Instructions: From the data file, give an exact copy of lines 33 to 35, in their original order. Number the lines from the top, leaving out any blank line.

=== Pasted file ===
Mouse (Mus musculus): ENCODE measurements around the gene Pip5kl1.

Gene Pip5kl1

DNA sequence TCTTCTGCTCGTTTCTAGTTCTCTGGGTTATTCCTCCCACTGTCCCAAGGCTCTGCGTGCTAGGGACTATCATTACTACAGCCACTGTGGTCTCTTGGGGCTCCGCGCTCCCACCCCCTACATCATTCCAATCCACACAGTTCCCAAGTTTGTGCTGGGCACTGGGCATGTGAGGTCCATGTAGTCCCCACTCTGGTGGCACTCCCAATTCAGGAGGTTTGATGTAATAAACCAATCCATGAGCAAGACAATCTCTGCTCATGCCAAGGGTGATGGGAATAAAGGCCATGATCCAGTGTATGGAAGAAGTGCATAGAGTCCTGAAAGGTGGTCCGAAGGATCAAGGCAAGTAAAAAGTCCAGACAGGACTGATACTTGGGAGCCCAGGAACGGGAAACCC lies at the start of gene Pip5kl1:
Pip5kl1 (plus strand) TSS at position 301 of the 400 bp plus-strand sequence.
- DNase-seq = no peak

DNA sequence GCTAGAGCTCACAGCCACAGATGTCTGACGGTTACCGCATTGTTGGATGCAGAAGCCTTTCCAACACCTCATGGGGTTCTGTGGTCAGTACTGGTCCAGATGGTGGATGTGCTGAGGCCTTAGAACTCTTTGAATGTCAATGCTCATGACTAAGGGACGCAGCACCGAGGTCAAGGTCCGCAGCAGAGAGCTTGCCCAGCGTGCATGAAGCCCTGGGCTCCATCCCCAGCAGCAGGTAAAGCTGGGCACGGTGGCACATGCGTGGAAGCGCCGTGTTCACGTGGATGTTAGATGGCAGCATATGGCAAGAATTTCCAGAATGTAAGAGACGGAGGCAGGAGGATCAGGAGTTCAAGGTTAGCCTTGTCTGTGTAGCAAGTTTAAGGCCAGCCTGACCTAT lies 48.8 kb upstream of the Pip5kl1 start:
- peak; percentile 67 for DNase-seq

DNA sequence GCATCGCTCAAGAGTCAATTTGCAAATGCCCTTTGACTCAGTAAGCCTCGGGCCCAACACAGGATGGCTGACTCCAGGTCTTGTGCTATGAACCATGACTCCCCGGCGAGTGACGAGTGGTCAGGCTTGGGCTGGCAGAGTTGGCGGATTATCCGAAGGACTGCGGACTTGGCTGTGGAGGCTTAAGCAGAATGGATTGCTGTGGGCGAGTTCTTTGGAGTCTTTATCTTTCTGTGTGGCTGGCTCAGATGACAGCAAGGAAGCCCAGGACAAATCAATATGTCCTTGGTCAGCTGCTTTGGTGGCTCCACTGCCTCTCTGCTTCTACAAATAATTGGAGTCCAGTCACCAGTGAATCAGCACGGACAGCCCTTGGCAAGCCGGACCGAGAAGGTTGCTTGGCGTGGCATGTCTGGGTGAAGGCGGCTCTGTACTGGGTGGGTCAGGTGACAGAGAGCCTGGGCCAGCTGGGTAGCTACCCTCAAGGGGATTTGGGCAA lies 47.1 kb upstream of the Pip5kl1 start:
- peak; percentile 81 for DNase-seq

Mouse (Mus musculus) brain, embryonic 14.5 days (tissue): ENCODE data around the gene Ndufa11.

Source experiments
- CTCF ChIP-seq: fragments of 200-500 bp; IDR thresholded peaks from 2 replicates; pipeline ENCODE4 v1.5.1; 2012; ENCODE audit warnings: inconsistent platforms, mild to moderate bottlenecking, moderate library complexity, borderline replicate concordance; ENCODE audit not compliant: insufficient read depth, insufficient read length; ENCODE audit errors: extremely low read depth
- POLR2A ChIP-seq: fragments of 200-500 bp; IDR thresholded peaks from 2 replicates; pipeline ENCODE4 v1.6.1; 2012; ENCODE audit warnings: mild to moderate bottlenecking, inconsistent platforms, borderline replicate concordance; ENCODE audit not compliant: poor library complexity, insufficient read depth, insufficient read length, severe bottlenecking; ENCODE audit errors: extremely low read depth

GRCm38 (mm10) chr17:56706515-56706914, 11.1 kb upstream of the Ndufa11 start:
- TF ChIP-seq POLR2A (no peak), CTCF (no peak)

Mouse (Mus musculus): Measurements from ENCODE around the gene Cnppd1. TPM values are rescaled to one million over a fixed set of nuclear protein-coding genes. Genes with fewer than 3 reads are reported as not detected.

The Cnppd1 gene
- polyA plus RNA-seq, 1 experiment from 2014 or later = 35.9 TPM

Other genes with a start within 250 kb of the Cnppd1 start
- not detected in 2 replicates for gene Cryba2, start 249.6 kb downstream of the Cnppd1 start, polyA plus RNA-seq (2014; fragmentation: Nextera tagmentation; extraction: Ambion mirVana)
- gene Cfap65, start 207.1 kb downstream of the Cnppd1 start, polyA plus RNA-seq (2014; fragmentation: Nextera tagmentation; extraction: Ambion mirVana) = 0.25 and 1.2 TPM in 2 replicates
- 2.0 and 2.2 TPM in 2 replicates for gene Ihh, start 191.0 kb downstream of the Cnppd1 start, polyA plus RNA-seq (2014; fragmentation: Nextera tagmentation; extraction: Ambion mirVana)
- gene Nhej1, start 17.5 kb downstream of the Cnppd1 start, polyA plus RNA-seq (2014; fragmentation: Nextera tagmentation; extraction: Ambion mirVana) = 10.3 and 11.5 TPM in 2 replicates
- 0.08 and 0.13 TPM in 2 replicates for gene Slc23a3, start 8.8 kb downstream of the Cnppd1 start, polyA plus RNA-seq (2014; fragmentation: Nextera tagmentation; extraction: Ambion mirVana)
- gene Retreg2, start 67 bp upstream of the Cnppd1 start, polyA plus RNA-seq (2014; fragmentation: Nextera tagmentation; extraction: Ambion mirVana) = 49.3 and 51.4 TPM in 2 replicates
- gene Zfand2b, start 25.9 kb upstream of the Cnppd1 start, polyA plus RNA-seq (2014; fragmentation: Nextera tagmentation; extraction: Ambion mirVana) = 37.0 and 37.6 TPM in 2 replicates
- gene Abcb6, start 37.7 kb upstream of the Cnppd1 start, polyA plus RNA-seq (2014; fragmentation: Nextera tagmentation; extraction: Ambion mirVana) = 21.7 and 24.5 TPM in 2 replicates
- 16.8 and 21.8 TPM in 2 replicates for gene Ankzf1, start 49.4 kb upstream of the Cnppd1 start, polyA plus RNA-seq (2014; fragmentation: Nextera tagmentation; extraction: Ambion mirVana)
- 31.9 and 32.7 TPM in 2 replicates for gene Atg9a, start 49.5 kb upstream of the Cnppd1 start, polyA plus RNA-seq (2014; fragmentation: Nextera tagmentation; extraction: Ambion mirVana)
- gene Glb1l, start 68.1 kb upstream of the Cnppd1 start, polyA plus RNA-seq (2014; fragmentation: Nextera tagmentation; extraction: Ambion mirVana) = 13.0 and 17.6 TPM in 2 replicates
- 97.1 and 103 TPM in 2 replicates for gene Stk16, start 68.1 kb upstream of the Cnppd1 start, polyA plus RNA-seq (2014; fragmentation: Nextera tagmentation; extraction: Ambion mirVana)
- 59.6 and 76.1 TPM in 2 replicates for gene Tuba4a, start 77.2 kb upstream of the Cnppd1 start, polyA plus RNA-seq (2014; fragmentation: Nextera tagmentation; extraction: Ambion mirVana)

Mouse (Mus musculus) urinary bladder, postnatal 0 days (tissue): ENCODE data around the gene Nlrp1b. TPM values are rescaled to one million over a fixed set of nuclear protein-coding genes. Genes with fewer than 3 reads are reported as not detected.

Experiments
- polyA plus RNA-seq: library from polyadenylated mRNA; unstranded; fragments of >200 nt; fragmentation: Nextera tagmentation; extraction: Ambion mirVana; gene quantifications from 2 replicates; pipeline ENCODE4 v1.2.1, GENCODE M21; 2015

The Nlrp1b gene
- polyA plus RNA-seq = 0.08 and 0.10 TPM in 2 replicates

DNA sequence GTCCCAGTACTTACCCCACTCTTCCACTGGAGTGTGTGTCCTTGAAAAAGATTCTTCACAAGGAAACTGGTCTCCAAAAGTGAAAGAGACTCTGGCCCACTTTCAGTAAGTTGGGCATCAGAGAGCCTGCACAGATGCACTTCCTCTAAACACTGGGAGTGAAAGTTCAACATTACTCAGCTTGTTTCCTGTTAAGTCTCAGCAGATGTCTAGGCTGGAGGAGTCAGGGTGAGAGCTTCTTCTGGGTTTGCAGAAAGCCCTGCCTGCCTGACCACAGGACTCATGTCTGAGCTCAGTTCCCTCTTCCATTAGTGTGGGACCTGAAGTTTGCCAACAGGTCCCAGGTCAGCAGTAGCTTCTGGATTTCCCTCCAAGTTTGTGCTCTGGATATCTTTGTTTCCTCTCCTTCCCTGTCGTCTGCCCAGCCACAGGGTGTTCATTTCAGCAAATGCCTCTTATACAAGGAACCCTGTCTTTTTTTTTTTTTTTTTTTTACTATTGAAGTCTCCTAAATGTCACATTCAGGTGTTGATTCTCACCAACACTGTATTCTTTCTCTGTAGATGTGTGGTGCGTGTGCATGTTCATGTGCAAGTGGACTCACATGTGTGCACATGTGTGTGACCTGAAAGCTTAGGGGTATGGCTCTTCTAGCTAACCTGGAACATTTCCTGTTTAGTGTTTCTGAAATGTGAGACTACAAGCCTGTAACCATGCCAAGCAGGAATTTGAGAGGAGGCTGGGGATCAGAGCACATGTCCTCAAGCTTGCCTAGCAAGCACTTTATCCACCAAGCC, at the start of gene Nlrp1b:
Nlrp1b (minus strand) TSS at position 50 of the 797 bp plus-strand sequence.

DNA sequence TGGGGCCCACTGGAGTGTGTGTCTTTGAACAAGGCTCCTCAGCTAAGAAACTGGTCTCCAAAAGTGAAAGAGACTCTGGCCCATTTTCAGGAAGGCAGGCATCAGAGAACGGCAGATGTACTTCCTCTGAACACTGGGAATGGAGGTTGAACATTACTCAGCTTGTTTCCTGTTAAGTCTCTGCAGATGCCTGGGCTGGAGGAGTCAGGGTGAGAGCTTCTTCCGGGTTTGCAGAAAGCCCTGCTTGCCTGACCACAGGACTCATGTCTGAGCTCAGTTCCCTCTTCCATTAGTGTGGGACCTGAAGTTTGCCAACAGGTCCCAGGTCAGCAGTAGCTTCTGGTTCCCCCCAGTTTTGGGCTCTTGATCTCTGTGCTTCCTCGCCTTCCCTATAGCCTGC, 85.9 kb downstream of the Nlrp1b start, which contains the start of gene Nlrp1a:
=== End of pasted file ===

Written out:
Mouse (Mus musculus) urinary bladder, postnatal 0 days (tissue): ENCODE data around the gene Nlrp1b. TPM values are rescaled to one million over a fixed set of nuclear protein-coding genes. Genes with fewer than 3 reads are reported as not detected.

Experiments
- polyA plus RNA-seq: library from polyadenylated mRNA; unstranded; fragments of >200 nt; fragmentation: Nextera tagmentation; extraction: Ambion mirVana; gene quantifications from 2 replicates; pipeline ENCODE4 v1.2.1, GENCODE M21; 2015